Perhaps it was the remoteness of Cumbria that had so far preserved it from the catastrophe. Or more likely the disease they carried had yet to break out. But with so many tourists in Keswick at least it was surely only a matter of time.
Charlie had almost balked at having to pay for what she had been expecting to loot but what with money shortly to be useless anyway it really made no difference. Anyway she consoled herself that with the market present in what was doubtless its unaware last gasp she had been able to buy up the sort of local produce even she could not envision soon finding. On the passenger seat of the Audi there was rather more cheese, sausage and whisky mustard than she was likely to need but it balanced the foil wrapped hiking rations that crammed the well of the rear seats. Food had been her first purchase. Behind Charlie was stuffed everything else. Not least the spade.
Closer to the village she pulled over. Over a gate and sheep freshly shorn of fleece and a year’s worth of crusted shit ignored her. Having yet to change Charlie sunk to her ankles in the mud and left her kitten heels behind as spade in hand she crossed inside and in the cover of the hedge dug a hole. Having never done such a thing it was considerably harder than she had thought. But still Charlie persevered until hands raw she was able at last to return to the Audi and in six hard journeys transfer twelve half full bin bags from boot to pit. That done she filled in the hole after lastly stripping off the silly and thoroughly ruined skirt suit, tights and underwear. Satisfied with her morning’s work she drove back to the cottage naked. Only when all her new things crowded the living room did Charlie wash in bottled water.
There came a knock on the door a little later and that she ignored. She ignored it too as she tugged happily at labels, dressing and stomping her feet in good new boots. Nowhere had Charlie been able to acquire a big, fuck-off hunting knife even in the odd and stuffy shop crammed with airguns and canoes. But an axe had been easy and so since the caller was persistent then with one hand on the door and a hatchet in the other Charlie answered. It was the hiker. He fidgeted. He made to push by her so she pushed back and flourished her little axe in what she thought to be more than fair warning.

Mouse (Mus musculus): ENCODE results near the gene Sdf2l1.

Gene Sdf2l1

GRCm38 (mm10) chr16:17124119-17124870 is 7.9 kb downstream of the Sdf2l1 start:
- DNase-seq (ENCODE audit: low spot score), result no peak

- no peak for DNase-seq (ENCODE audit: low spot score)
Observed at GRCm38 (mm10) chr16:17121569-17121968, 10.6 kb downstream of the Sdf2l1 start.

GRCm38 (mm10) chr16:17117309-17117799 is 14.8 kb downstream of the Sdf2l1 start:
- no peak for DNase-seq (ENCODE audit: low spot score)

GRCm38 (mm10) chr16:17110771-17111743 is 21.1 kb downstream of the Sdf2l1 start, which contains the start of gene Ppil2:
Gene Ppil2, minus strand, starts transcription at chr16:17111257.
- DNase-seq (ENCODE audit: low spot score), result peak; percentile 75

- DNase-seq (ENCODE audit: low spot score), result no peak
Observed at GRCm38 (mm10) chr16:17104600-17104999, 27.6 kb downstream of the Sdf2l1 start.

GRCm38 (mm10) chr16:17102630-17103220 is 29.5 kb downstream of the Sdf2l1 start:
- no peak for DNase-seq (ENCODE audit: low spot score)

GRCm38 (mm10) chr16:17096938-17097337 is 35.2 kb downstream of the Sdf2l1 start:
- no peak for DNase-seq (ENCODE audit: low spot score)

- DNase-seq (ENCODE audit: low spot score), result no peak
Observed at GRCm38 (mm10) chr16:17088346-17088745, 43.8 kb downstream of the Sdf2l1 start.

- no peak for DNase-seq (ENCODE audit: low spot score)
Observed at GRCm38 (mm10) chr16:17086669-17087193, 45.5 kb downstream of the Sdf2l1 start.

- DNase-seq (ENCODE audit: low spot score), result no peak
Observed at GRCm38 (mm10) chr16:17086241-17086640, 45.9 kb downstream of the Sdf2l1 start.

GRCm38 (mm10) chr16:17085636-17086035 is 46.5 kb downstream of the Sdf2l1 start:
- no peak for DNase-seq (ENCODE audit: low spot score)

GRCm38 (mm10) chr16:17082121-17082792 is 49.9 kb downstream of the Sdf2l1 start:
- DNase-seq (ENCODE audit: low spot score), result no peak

“Let me in. Please.”
Charlie could think of no good reason why she should and said as much adding in case he had not noticed, “I have an axe.”
“Good, that’s good. They’ll come for you later.”
“The dying? Is it my blood they’re after? My brains?”
“I don’t know about that. Look please, at least let me explain.”
An older woman in a waxed Barbour went by on a bicycle. She waved but did not stop and continued along the road till she came to the Punch. There and watched by the hiker she leant the bike against a land rover. The road was crowded on both sides. The pub was doing good business. A middle-aged couple on foot passed the cottage gate and they too raised a friendly hand. Their dog pissed on the front nearside wheel of the Audi. Charlie scratched her bum with the hatchet where her new trousers itched, “Give me a better reason to let you in?”
“I saw you digging.”
She thought on that for a moment before stepping aside. She did not offer the hiker tea and nor did she put down her axe. He made space on the sofa and began to roll himself a cigarette, “It’s there to be found if you know where to look. A lot of it is online now. You can check.”
“On a website?”
“Well yes,” he admitted. He lit his cigarette and explained about himself but Charlie not caring did not bother to listen. Instead she went to the window from where she could just make out The Punch. She wanted a drink and had forgotten to lay anything in. The hiker was still talking, “Tell me, do you know what an Evocation is?”
Not really, “Why?”
“It is part of what they do, have done for centuries. There was a witness to it some years back. But there’re traces far longer ago than that.”
Charlie interrupted him not caring that he looked offended that she had, “Is this magic stuff?”
“My Dad says it’s a load of bollocks. I think you should leave now.”
But the hiker did not want to go. He did not even move from the sofa, indeed he sat back further. He pinched off the last of his cigarette, “Maybe I should go and dig up who you buried?”
“If you like, it won’t matter. Everyone’s dead soon anyway.”
“Can I have your mobile number?”
“Will you go away if you do?”
He nodded and dabbed it in to his own. Before he left he asked, “How do I know this is for your phone?”
“I never lie,” and Charlie kicked the door shut in his face before returning to her piled acquisitions. Happier times and happier again soon to come she picked out scissors, comb and make-up. Charlie swore at the mirror where though he had left the thought of the hiker had followed her into the bathroom. He was quite spoiling her jolly catastrophe and she felt sure that Stephen would find him to be frightful. Hugh would likely not do more than gently tease the man but would probably know how to cook him if Bruce (or at a pinch Ray) could be prevailed upon to hunt him down like a wild pig. Charlie supposed that as the huntress that would really fall to her but she was doing her make-up and so for now she would try again to put him from her mind. Still though he persisted and so quite against her choice Charlie for the hour that followed increasingly returned to wondering what was happening to wossisname, thingy, the hiker? She ate onion marmalade on whole wheat crackers, roughing it.